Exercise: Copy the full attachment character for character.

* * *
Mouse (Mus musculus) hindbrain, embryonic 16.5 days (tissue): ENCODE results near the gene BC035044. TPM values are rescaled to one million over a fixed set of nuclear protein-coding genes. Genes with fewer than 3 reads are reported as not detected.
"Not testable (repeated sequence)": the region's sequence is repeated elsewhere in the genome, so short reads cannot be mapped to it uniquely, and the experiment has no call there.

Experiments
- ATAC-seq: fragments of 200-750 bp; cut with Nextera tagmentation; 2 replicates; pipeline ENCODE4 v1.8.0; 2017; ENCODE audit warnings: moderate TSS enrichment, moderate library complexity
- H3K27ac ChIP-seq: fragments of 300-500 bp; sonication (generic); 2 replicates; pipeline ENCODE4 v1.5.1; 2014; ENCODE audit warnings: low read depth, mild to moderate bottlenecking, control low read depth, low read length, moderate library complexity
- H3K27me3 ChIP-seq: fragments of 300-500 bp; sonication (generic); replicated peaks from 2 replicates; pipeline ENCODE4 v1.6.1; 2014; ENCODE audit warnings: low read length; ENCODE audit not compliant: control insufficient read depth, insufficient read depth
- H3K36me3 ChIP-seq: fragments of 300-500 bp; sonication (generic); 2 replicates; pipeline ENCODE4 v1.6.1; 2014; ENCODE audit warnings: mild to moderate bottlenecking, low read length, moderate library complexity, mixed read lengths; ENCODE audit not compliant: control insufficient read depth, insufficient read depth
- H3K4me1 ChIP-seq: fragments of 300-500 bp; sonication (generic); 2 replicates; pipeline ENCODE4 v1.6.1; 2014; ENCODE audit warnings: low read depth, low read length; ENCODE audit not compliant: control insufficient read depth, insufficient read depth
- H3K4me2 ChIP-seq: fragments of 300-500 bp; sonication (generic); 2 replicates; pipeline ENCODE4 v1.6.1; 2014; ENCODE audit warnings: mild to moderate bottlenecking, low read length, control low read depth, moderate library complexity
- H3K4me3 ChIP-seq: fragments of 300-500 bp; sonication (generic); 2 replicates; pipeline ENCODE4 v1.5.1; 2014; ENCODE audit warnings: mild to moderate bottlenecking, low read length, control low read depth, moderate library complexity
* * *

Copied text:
Mouse (Mus musculus) hindbrain, embryonic 16.5 days (tissue): ENCODE results near the gene BC035044. TPM values are rescaled to one million over a fixed set of nuclear protein-coding genes. Genes with fewer than 3 reads are reported as not detected.
"Not testable (repeated sequence)": the region's sequence is repeated elsewhere in the genome, so short reads cannot be mapped to it uniquely, and the experiment has no call there.

Experiments
- ATAC-seq: fragments of 200-750 bp; cut with Nextera tagmentation; 2 replicates; pipeline ENCODE4 v1.8.0; 2017; ENCODE audit warnings: moderate TSS enrichment, moderate library complexity
- H3K27ac ChIP-seq: fragments of 300-500 bp; sonication (generic); 2 replicates; pipeline ENCODE4 v1.5.1; 2014; ENCODE audit warnings: low read depth, mild to moderate bottlenecking, control low read depth, low read length, moderate library complexity
- H3K27me3 ChIP-seq: fragments of 300-500 bp; sonication (generic); replicated peaks from 2 replicates; pipeline ENCODE4 v1.6.1; 2014; ENCODE audit warnings: low read length; ENCODE audit not compliant: control insufficient read depth, insufficient read depth
- H3K36me3 ChIP-seq: fragments of 300-500 bp; sonication (generic); 2 replicates; pipeline ENCODE4 v1.6.1; 2014; ENCODE audit warnings: mild to moderate bottlenecking, low read length, moderate library complexity, mixed read lengths; ENCODE audit not compliant: control insufficient read depth, insufficient read depth
- H3K4me1 ChIP-seq: fragments of 300-500 bp; sonication (generic); 2 replicates; pipeline ENCODE4 v1.6.1; 2014; ENCODE audit warnings: low read depth, low read length; ENCODE audit not compliant: control insufficient read depth, insufficient read depth
- H3K4me2 ChIP-seq: fragments of 300-500 bp; sonication (generic); 2 replicates; pipeline ENCODE4 v1.6.1; 2014; ENCODE audit warnings: mild to moderate bottlenecking, low read length, control low read depth, moderate library complexity
- H3K4me3 ChIP-seq: fragments of 300-500 bp; sonication (generic); 2 replicates; pipeline ENCODE4 v1.5.1; 2014; ENCODE audit warnings: mild to moderate bottlenecking, low read length, control low read depth, moderate library complexity